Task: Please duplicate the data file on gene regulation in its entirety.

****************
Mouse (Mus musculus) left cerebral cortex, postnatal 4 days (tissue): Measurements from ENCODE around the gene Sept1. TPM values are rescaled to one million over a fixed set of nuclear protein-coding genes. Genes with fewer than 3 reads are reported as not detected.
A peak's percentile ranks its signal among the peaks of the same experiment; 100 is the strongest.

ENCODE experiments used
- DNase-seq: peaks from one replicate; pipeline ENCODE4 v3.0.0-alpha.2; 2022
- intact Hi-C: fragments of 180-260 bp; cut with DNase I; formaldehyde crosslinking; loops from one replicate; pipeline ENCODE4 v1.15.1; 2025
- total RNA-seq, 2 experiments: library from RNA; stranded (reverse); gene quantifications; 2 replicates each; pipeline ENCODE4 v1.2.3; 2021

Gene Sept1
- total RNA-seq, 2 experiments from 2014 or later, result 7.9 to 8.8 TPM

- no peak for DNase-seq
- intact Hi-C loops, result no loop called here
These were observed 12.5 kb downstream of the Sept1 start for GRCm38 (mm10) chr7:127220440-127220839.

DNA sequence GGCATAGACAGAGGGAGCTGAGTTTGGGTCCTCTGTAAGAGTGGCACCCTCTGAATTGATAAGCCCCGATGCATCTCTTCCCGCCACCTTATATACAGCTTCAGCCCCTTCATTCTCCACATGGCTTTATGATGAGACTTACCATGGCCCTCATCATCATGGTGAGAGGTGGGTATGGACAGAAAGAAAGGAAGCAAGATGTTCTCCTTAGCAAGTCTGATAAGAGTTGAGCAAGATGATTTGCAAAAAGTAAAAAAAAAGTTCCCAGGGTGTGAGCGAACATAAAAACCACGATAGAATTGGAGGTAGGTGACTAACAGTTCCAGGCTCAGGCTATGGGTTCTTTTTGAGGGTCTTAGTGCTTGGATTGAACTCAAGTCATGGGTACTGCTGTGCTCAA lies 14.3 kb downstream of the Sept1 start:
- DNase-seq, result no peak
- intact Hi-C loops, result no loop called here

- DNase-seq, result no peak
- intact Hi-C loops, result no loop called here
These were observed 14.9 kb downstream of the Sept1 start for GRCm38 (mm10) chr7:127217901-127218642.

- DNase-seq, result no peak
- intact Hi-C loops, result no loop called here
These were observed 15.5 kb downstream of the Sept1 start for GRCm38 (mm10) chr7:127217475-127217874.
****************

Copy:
Mouse (Mus musculus) left cerebral cortex, postnatal 4 days (tissue): Measurements from ENCODE around the gene Sept1. TPM values are rescaled to one million over a fixed set of nuclear protein-coding genes. Genes with fewer than 3 reads are reported as not detected.
A peak's percentile ranks its signal among the peaks of the same experiment; 100 is the strongest.

ENCODE experiments used
- DNase-seq: peaks from one replicate; pipeline ENCODE4 v3.0.0-alpha.2; 2022
- intact Hi-C: fragments of 180-260 bp; cut with DNase I; formaldehyde crosslinking; loops from one replicate; pipeline ENCODE4 v1.15.1; 2025
- total RNA-seq, 2 experiments: library from RNA; stranded (reverse); gene quantifications; 2 replicates each; pipeline ENCODE4 v1.2.3; 2021

Gene Sept1
- total RNA-seq, 2 experiments from 2014 or later, result 7.9 to 8.8 TPM

- no peak for DNase-seq
- intact Hi-C loops, result no loop called here
These were observed 12.5 kb downstream of the Sept1 start for GRCm38 (mm10) chr7:127220440-127220839.

DNA sequence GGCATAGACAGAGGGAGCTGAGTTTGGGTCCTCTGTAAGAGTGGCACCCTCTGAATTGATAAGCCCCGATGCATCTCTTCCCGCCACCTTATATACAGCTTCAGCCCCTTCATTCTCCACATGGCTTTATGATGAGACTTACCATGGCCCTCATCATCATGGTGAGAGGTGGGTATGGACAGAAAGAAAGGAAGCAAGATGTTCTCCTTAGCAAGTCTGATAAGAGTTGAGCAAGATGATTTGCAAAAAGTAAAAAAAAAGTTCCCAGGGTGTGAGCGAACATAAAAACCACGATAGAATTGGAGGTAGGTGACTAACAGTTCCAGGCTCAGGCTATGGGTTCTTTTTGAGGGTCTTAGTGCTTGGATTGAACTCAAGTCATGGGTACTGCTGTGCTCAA lies 14.3 kb downstream of the Sept1 start:
- DNase-seq, result no peak
- intact Hi-C loops, result no loop called here

- DNase-seq, result no peak
- intact Hi-C loops, result no loop called here
These were observed 14.9 kb downstream of the Sept1 start for GRCm38 (mm10) chr7:127217901-127218642.

- DNase-seq, result no peak
- intact Hi-C loops, result no loop called here
These were observed 15.5 kb downstream of the Sept1 start for GRCm38 (mm10) chr7:127217475-127217874.